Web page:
Hostrelated susceptibility factors

By definition, anaerobic bacteria cannot survive in air. However it has now been proven that a large number of anaerobic bacteria can survive partial pressures of oxygen ranging from 15 to 60 mmHg, and even much more for some of them (Bacteroides fragilis)8-10.

The tissue redox potential is a better index than the oxygen pressure to assess the development capacity of anaerobic bacteria in tissue. The redox potential actually measures the aptitude of a tissue to produce electrons. It is usually expressed in millivolts. A normal redox potential is +120 mV and is the most important mechanism to fight anaerobic bacteria infection7,14,19. If the redox potential is reduced, bacteria develop even if the pressure of oxygen in the tissue is around the normal range. Circumstances reducing the redox potential include: ischemia, tissue necrosis, development of associated aerobic bacteria.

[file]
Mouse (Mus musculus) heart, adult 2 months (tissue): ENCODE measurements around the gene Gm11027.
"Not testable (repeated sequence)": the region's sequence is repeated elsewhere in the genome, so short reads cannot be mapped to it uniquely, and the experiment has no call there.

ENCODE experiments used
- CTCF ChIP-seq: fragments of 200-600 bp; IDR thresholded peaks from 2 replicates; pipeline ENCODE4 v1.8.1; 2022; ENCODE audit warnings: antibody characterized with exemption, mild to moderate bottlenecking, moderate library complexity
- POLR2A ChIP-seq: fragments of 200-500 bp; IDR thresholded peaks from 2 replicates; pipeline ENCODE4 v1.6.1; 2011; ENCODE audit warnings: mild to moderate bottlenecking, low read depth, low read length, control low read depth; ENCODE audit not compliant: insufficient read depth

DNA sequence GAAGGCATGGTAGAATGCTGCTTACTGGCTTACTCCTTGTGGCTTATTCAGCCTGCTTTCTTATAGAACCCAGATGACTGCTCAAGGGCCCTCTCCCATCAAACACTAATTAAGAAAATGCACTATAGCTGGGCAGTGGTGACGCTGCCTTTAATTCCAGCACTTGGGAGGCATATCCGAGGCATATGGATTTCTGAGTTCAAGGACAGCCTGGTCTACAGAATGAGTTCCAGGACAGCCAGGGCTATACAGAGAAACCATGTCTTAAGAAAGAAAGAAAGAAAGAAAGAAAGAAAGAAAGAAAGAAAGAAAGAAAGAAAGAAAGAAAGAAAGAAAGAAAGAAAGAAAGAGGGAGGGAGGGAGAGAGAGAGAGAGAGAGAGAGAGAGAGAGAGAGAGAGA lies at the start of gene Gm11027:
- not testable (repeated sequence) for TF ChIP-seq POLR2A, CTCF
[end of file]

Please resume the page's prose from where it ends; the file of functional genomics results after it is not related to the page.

Many other conditions or circumstances encourage the development of anaerobic infections: vascular disease (vascular atheromata, diabetic micro-angiopathy, vasculitis, etc.); vasoconstrictor drugs, cold and shock; trauma and surgery; haematoma and compressive oedema; foreign bodies; aerobic bacteria; and neoplastic proliferation. It is well known that anaerobic infection can develop jointly with cancer - it is not unusual for C. septicum infections to be the revealing sign of a cancer (rectocolon cancer in particular).

Lastly, some general systemic factors can encourage anaerobic infections: malnutrition, alcoholism, immunosuppressive treatments, granulocytopenia, etc.

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